How Stores Trick Us Into Spending More

by Guest on December 2, 2011 · 19 comments

The holiday season is here and whether we want it or not, it is also the gift buying season. I enjoy gift giving and most of all I enjoy shopping for gifts. Some of us shop on-line, and some of us go to stores.

I love the holiday season, and one of the reasons I love it is the shopping. I love going to stores, browsing through shelves, trying on different clothes and accessories. Most of all I enjoy the shopping process itself. It can be quite enjoyable. It also, however, can be pretty frustrating.

When I shop for gifts, I start with a list of things to buy and a budget. I always make sure I evaluate what I can afford this year and try to stay within my budget boundaries. However, somewhere between a scarf for a girlfriend and a purse for my mother-in-law, my carefully prepared and accessed budget goes out the window.

Every year I promise myself to stick to my budget, and every year I fail miserably . It does not happen on purpose. I just think that we, the shoppers, are surrounded by carefully orchestrated opportunities to spend more than we actually planned.

Stores simply trick us into spending. If you want to stick to your budget, watch out for these sneaky ploys that the stores use on us.


Have you ever noticed the similarities between Vegas casinos and stores? The fluorescent lights are turned up all the way, creating an endless impression of a bright day. Shoppers lose track of time, staying longer in stores, browsing through the stuff and, ultimately spending more than they initially planned. Why not make a note of the time and even set an alarm on you phone that would indicate for you the time to leave. Just make sure you do leave!

Price Tags

I have a weakens for so called “charm” prices such as 9.99, 59.99 or 18.99. Somehow those price tags can be very alluring. Don’t be like me and make sure to watch out for those price tags that make clothes and shoes seem cheaper.  All these price tags are doing is making you feel that you need to have this particular item because the cost of it looks cheap.

Just Say No

Have you ever noticed that if you ask for an item you are looking, the sales associate hands it to you. Or while you are trying on a few clothes, the sales associate brings something else with the words “This is going to look so good on you.” How does it make you feel? I feel like I have to buy this item that was just handed to me and which, indeed, looks good on me. I learned the hard way that it is perfectly okay to say “Thanks” to that eager to help sales associate and put the item back.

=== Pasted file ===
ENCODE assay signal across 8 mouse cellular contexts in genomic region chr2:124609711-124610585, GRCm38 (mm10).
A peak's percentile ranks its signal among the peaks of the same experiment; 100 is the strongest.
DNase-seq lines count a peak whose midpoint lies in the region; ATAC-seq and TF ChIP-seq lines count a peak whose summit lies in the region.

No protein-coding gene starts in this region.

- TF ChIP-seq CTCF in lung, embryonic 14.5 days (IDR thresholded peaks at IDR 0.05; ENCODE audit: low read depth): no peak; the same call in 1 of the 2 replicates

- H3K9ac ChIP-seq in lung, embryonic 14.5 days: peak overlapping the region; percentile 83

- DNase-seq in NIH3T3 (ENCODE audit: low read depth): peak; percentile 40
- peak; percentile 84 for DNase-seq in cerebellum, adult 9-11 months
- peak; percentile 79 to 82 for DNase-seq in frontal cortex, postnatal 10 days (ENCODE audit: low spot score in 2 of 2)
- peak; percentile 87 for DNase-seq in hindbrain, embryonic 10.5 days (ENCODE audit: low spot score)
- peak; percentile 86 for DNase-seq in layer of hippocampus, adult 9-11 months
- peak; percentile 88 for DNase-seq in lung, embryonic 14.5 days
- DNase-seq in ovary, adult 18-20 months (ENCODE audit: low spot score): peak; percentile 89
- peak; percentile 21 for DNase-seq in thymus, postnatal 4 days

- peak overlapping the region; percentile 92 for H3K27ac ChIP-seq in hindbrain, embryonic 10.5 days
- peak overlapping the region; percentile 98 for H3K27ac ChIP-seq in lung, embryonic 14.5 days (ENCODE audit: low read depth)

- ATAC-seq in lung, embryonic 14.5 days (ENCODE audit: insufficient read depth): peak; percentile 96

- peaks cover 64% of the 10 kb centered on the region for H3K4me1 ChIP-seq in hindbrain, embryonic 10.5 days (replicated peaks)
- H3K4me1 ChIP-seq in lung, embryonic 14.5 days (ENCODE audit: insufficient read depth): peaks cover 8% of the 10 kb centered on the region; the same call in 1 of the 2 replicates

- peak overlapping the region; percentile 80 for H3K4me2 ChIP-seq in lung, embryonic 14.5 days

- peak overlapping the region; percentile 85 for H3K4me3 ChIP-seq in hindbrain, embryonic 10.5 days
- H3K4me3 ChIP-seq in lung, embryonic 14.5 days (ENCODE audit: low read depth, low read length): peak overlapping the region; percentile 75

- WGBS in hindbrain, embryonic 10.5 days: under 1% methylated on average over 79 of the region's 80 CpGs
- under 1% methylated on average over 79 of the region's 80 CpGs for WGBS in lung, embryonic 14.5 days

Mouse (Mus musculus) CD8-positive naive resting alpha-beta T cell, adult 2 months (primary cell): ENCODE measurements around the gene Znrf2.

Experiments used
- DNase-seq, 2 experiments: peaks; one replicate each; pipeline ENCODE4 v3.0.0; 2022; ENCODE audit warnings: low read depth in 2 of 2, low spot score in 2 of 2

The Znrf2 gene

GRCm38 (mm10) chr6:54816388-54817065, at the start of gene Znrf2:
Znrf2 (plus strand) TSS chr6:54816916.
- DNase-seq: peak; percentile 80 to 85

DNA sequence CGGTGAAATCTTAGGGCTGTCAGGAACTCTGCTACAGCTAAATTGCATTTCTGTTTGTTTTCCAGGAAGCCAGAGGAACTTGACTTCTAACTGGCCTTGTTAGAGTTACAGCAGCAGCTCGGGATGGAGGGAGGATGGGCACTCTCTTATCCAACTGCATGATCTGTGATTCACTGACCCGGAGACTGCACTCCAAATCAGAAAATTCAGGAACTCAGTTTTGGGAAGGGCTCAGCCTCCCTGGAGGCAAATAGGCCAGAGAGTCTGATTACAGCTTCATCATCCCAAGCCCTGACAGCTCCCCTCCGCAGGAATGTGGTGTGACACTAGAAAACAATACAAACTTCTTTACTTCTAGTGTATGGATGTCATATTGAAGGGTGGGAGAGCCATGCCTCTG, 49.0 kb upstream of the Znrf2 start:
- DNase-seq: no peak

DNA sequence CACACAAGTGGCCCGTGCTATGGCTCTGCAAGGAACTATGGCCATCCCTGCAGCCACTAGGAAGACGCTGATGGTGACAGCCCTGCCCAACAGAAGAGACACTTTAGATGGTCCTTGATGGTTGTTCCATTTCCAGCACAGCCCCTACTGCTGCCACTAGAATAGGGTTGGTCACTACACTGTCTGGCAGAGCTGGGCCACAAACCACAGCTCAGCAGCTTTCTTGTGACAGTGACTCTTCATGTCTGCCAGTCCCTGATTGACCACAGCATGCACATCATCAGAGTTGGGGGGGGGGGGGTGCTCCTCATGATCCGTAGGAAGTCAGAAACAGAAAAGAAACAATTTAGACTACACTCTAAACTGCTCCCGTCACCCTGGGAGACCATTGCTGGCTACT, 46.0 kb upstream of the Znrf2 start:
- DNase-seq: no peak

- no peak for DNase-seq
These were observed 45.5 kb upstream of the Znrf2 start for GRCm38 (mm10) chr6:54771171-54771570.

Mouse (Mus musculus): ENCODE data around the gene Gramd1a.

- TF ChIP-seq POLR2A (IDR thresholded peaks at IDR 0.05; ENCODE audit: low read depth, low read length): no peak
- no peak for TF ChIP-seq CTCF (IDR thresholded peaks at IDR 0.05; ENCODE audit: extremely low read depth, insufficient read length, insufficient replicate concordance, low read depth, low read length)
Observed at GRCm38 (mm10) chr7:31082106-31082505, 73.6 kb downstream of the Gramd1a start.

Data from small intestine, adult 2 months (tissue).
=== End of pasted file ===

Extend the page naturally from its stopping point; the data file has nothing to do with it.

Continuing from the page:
Consumer Report says that we blow more than $40 billion (!) a year on gifts that get returned. Let’s make a resolution this year to not be part of this statistic.

{ 18 comments… read them below or add one }

1 Penny December 2, 2011 at 7:46 am

Your last point about feel obligated to buy something after a sales associate helps you is one that I struggle with. I went into a clothing store a few weeks ago to try things on to put on my Christmas list. I’m getting out of school in May and starting a new job, so I need work clothes and I have no idea what styles work on me or what sizes I would need, so I decided to try on some basics so I could ask for pants in style x, in size #, from ___ store and make it a little easier. Even though I told the sales woman that I was just trying to get a sense for what I wanted to I could ask for things as gifts she got really involved in picking things out for me. I had a hard time not buying the one outfit I kind of liked, even though I knew it wouldn’t ever work out for me for work and I wouldn’t have a lot of opportunities to wear it.


2 Aloysa December 5, 2011 at 10:42 pm